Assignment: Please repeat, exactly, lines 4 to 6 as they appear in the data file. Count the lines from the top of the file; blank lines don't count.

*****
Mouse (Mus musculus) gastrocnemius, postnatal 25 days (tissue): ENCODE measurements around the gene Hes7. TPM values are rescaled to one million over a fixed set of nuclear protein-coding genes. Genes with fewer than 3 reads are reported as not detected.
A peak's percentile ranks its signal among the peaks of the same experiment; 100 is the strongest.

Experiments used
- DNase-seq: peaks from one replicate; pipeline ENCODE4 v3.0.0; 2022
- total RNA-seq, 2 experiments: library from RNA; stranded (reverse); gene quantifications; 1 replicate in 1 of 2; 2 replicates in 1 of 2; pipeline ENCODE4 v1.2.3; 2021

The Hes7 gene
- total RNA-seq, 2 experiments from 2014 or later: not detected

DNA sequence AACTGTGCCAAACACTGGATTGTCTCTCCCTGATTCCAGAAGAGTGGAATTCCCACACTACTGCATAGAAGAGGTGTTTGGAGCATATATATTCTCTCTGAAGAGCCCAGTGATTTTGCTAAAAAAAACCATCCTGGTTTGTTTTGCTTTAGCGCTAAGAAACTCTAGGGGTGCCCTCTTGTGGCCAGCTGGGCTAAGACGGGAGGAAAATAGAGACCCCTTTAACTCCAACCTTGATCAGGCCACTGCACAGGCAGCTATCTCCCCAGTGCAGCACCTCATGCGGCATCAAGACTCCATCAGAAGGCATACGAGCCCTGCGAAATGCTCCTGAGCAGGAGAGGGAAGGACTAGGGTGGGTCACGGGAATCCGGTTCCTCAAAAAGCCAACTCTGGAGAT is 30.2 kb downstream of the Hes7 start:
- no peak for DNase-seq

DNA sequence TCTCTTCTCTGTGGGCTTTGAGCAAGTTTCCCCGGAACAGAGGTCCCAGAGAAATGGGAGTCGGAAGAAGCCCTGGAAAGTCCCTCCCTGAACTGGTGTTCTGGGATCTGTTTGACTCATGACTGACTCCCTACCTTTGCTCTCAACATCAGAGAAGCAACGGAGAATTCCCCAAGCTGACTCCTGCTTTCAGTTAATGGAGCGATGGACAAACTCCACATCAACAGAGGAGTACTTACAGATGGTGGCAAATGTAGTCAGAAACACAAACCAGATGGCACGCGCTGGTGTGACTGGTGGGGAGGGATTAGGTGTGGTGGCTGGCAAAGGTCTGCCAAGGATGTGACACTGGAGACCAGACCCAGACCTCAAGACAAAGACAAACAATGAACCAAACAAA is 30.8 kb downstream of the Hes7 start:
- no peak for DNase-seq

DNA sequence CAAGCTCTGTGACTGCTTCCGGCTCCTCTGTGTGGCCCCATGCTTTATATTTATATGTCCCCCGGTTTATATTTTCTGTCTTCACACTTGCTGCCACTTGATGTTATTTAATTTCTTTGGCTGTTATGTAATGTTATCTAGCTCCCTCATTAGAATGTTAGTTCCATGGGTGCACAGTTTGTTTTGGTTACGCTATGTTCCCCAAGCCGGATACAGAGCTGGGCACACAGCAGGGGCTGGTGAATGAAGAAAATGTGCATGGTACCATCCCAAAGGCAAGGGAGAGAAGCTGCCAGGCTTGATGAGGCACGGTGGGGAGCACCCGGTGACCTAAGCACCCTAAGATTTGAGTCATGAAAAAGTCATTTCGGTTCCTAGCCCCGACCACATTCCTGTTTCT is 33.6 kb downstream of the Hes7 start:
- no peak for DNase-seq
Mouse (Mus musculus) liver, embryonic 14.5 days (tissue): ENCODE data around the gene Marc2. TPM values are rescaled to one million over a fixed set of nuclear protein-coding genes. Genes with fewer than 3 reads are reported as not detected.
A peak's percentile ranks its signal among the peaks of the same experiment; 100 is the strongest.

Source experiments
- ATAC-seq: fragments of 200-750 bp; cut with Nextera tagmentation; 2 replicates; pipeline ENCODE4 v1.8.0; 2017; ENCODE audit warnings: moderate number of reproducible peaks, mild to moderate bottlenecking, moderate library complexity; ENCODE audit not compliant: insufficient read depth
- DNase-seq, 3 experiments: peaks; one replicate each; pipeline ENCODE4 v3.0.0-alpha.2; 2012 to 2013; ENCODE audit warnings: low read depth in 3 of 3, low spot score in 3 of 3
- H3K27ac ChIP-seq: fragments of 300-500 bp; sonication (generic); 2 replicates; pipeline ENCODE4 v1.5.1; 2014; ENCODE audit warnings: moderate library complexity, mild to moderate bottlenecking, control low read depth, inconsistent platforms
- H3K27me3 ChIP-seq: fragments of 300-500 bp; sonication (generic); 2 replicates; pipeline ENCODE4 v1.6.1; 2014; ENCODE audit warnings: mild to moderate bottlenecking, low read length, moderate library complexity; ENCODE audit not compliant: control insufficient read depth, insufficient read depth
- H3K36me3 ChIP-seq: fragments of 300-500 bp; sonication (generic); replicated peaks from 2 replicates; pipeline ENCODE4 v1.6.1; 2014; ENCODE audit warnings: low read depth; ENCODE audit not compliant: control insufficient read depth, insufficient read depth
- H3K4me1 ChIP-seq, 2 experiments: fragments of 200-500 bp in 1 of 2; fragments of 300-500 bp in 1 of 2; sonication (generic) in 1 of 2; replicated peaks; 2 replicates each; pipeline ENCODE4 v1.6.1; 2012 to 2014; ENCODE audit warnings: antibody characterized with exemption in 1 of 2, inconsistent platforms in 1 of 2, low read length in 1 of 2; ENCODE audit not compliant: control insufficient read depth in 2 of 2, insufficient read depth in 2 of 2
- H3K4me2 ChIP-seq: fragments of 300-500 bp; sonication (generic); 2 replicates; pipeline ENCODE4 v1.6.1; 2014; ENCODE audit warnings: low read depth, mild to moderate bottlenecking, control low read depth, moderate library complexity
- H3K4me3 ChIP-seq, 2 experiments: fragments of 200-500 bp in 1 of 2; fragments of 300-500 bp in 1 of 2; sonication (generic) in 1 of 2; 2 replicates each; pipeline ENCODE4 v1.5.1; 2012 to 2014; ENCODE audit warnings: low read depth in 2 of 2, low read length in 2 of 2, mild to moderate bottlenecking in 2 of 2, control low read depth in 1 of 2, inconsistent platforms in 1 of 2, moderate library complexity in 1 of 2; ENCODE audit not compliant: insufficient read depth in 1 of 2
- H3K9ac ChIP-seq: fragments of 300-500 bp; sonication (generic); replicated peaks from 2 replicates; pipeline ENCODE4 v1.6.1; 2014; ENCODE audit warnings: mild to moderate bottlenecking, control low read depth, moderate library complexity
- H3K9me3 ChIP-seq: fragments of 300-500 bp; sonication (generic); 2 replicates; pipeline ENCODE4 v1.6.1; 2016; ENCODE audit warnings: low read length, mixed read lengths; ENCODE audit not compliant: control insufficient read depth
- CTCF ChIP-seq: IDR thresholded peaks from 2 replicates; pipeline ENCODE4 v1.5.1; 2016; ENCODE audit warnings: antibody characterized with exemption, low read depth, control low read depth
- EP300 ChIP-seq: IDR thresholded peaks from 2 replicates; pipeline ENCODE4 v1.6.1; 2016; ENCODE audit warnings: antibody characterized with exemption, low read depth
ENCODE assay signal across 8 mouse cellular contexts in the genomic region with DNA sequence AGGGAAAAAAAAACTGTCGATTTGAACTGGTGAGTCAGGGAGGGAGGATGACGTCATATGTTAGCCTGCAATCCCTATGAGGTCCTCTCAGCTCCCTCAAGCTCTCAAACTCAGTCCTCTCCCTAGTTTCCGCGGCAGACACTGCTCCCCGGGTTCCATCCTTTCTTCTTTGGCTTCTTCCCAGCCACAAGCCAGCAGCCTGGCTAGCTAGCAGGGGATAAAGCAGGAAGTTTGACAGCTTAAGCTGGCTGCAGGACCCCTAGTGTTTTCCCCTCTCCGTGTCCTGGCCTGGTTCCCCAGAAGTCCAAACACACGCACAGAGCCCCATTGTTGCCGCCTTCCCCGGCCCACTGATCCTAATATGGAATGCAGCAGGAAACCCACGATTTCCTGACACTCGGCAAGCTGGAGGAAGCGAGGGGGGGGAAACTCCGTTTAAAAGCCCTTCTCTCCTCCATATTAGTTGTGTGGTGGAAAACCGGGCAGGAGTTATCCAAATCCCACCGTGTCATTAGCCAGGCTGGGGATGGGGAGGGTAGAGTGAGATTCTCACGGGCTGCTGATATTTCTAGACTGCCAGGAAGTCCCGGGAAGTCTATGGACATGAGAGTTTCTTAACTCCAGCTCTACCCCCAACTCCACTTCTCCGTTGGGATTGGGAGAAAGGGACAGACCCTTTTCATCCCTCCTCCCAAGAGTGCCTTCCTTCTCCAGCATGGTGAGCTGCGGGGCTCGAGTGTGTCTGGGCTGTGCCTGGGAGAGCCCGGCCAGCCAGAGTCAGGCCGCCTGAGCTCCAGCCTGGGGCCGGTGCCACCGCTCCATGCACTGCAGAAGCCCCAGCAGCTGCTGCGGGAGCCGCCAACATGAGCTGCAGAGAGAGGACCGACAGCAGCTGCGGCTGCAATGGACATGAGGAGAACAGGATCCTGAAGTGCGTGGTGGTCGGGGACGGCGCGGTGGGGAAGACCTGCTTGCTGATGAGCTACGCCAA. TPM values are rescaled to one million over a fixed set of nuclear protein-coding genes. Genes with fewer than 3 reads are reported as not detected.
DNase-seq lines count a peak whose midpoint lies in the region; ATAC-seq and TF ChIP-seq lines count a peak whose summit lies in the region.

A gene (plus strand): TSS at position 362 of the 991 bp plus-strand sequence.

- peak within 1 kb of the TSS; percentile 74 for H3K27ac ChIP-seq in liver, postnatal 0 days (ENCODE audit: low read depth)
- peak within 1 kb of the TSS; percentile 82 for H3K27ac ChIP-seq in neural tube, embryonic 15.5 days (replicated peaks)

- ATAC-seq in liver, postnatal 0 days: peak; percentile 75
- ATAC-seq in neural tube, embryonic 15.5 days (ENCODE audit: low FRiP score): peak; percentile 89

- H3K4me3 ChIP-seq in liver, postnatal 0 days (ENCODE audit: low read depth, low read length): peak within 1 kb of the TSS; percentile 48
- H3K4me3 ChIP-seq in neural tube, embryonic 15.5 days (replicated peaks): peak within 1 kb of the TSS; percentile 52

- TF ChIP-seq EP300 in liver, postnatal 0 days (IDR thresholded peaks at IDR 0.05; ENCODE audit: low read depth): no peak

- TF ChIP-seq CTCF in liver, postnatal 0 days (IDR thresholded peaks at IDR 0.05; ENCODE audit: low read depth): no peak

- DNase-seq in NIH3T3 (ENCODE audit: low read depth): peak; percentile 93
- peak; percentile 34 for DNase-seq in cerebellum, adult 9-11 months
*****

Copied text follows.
- DNase-seq: peaks from one replicate; pipeline ENCODE4 v3.0.0; 2022
- total RNA-seq, 2 experiments: library from RNA; stranded (reverse); gene quantifications; 1 replicate in 1 of 2; 2 replicates in 1 of 2; pipeline ENCODE4 v1.2.3; 2021

The Hes7 gene